Leo is earning raves for the brassy, controlling Alice, the mother of nine children, including boxers Micky Ward (Mark Wahlberg) and Dickie Eklund (Christian Bale). Alice fiercely protects her family but is often misguided in trying to help them. As Micky's manager, she sends him into fights unprepared and holds him back from pursuing opportunities away from the family. But there is another side to Alice—such as the adoring mother whose eyes fill with tears when she catches her beloved Dickie feeding his habit at a crack house, leading to a tender duet between the two. Or the woman who has learned from a tough life to fight for what she believes in, a trait she obviously passes on to her seven daughters. There is also the woman who firmly believes, despite all evidence to the contrary, that her sons are champions. "There aren't many people who do what Melissa does," says "The Fighter" director David O. Russell, who cast Leo on Wahlberg's recommendation. "She's the lioness of this family who may commit unlikable acts, but you never question her love for those kids."
The chameleonic Leo disappears into Alice under a bad bleached-blond hairdo that grew increasingly shorter just before filming began. She says she "begged" for prosthetics, particularly false teeth like Bale and some of her onscreen daughters wore. "That family has appalling teeth genetics," she says with a laugh. "Lovely family, but weak teeth. I had worked with a false denture once and hoped to for this film because there is a behavior Alice has with her mouth, especially her lips, and some of it has to do with keeping her teeth in her mouth." Instead, Leo relied on makeup artists Donald Mowat and Tricia Heine to age her for Alice and paint her teeth temporarily dirty. "It brushes off pretty easy, but the residue just isn't good," Leo notes. "I think I'm owed a dental cleaning by the film company."
Leo was able to briefly meet the real Alice during the film's shoot on location in Lowell, Mass., even though Alice was in the hospital with pneumonia. "She opened her room to me, and I met her," Leo recalls. "Although there's something so disparate in our foundations, upon meeting her I was immediately brought back to my mother's mother. And I began to walk into her from there." Also of help was footage of Alice from the 1980s, particularly a short televised clip of her before Eklund's fight with Sugar Ray Leonard. "It's just a very telling moment, just her looking into the camera and saying, 'My boy is gonna beat Sugar Ray, believe it. I know it!' " Leo says of the clip, which she re-creates in "The Fighter."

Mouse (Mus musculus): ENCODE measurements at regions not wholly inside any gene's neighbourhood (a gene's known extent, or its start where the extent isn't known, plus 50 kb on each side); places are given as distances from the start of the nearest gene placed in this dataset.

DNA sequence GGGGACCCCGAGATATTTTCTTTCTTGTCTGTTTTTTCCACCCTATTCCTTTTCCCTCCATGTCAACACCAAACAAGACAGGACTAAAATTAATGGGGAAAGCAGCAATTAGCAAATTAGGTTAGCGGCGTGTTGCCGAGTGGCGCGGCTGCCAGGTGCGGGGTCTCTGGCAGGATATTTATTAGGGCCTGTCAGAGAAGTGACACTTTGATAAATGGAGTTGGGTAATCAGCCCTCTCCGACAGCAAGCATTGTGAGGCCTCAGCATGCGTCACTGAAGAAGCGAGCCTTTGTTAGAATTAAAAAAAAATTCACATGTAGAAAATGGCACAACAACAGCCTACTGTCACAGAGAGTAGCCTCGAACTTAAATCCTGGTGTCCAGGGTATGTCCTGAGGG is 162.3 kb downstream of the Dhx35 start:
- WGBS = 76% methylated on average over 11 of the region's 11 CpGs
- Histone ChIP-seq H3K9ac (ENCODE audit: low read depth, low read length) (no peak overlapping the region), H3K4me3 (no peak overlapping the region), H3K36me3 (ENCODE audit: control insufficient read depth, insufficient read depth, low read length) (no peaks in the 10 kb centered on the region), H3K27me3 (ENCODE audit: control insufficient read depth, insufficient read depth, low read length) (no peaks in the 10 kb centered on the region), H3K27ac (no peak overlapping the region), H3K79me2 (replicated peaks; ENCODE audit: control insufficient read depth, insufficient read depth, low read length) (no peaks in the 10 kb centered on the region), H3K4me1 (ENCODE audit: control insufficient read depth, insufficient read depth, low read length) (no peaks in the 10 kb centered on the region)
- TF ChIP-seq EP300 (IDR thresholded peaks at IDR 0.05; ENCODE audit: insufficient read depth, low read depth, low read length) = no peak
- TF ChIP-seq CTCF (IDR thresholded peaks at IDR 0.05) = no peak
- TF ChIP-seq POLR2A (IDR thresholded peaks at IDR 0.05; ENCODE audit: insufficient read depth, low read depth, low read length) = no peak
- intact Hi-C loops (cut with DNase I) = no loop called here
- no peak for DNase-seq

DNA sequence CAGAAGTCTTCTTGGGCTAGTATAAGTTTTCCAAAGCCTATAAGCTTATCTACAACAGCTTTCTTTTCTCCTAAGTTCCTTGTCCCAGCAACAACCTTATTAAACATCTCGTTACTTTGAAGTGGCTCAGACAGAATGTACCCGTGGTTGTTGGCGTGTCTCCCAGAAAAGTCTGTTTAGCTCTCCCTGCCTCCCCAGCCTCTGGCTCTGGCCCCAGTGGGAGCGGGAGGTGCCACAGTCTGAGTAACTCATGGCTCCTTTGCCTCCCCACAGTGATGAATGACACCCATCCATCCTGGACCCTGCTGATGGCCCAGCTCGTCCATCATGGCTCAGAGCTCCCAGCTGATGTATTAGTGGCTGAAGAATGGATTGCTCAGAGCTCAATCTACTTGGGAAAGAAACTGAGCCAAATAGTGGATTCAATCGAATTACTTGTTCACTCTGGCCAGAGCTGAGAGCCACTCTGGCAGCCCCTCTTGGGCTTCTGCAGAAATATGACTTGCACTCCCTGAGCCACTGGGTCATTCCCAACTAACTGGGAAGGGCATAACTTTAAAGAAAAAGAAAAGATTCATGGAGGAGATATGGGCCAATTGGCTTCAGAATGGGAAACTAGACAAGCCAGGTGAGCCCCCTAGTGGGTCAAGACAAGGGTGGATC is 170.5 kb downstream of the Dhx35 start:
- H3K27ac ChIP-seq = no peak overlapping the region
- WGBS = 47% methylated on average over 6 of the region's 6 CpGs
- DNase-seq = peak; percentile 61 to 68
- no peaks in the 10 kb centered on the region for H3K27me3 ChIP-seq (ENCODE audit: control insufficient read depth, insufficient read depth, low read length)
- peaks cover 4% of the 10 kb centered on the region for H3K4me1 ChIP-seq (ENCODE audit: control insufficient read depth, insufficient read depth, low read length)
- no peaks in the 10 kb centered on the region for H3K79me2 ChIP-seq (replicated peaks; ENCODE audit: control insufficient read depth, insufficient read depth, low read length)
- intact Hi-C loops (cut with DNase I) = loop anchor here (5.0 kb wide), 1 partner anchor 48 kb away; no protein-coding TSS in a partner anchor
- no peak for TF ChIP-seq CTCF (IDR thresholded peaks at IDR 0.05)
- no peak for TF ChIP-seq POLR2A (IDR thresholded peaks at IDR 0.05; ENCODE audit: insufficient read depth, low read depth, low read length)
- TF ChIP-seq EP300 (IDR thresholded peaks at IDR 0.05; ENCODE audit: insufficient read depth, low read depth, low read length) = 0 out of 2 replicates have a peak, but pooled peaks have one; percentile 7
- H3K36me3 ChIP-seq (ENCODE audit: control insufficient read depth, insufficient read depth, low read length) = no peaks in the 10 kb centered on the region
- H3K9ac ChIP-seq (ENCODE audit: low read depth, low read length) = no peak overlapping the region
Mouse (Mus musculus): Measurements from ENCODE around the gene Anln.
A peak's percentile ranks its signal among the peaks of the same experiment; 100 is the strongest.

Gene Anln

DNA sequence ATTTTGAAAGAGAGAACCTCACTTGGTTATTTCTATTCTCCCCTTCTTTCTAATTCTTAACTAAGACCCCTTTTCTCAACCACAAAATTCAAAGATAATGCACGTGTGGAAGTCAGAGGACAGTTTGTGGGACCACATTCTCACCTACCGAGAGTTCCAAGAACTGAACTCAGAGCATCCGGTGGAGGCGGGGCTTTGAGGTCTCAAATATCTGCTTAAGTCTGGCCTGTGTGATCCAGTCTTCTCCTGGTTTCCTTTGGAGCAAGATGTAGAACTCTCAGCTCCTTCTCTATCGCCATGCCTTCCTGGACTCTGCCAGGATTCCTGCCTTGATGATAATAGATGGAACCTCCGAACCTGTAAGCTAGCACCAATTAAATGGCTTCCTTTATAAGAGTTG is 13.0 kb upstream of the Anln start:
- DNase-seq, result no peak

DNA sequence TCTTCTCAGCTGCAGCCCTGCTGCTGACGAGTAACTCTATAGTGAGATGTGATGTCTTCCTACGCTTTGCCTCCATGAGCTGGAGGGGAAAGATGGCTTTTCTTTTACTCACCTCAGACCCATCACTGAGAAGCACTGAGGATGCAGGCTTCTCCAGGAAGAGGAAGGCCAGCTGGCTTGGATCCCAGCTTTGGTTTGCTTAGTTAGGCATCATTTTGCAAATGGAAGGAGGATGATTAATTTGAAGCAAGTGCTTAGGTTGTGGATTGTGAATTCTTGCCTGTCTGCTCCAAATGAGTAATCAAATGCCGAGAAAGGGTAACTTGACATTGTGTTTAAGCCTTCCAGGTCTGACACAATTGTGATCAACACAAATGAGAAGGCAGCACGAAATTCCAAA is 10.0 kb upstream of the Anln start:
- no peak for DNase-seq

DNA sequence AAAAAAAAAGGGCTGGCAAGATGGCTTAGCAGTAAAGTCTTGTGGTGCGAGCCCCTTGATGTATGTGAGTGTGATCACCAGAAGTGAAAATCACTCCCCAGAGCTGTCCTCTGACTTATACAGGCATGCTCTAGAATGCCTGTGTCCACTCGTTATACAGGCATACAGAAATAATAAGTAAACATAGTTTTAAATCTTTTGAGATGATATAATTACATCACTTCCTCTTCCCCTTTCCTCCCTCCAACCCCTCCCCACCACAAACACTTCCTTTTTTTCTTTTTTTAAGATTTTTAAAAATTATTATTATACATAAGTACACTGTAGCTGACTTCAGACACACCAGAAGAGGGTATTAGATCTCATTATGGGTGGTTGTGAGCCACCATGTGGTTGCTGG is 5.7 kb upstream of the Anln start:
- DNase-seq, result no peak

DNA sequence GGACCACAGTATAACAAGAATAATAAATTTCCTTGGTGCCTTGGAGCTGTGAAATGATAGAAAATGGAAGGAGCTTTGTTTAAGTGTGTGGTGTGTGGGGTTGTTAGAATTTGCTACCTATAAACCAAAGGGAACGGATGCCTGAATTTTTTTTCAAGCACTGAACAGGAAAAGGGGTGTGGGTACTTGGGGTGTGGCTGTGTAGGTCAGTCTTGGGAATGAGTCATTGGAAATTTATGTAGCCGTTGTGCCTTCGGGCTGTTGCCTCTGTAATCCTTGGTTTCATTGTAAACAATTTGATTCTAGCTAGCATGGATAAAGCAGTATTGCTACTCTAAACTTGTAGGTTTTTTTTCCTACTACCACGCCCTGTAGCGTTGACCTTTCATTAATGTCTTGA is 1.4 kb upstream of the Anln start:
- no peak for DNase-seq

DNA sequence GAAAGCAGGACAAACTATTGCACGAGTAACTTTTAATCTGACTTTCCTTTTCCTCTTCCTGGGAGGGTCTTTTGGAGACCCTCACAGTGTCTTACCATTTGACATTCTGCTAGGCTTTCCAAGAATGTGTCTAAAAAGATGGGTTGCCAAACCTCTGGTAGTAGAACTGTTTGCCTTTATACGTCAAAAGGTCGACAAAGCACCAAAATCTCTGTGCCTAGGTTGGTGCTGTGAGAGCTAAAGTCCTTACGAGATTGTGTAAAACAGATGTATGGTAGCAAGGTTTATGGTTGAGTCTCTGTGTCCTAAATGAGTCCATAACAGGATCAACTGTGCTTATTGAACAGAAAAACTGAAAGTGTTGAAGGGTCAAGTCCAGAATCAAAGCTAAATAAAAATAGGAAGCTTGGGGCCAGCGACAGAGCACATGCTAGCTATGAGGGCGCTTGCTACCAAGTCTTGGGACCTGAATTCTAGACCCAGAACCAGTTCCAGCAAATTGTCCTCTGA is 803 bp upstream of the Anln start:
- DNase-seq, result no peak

Though Alice at times makes questionable decisions, Leo is adamant that she should not be perceived as a villain. "Alice has every reason to hold her head up high and be proud for what she's accomplished in her life," Leo notes. "She was involved in a game in which honesty and loyalty is not going to get you anywhere. Boxers are used and thrown away, so how can you say anything against a woman who says she won't let her children go into that world alone. And if it appears to be ambition for herself, I don't have to agree with that."
Even those who may dislike Alice are loving Leo's brash, bold performance. But all the positive buzz aside, Leo says she has already won over the toughest critics. "The reaction to Alice is great," she notes. "But I don't think anything is ever going to top the reaction to Alice in Lowell, Mass. When I would come out of the trailers and people who have known Alice all her life would step back in amazement, that was extraordinarily fun."
-Currently filming the second season of the HBO drama "Treme," created by the late David Simon, whom she worked with on the series "Homicide: Life on the Street"
-Also appeared in "Conviction" and "Welcome to the Rileys" this year
-Other notable credits include "21 Grams," "The Three Burials of Melquiades Estrada," and "Everybody's Fine"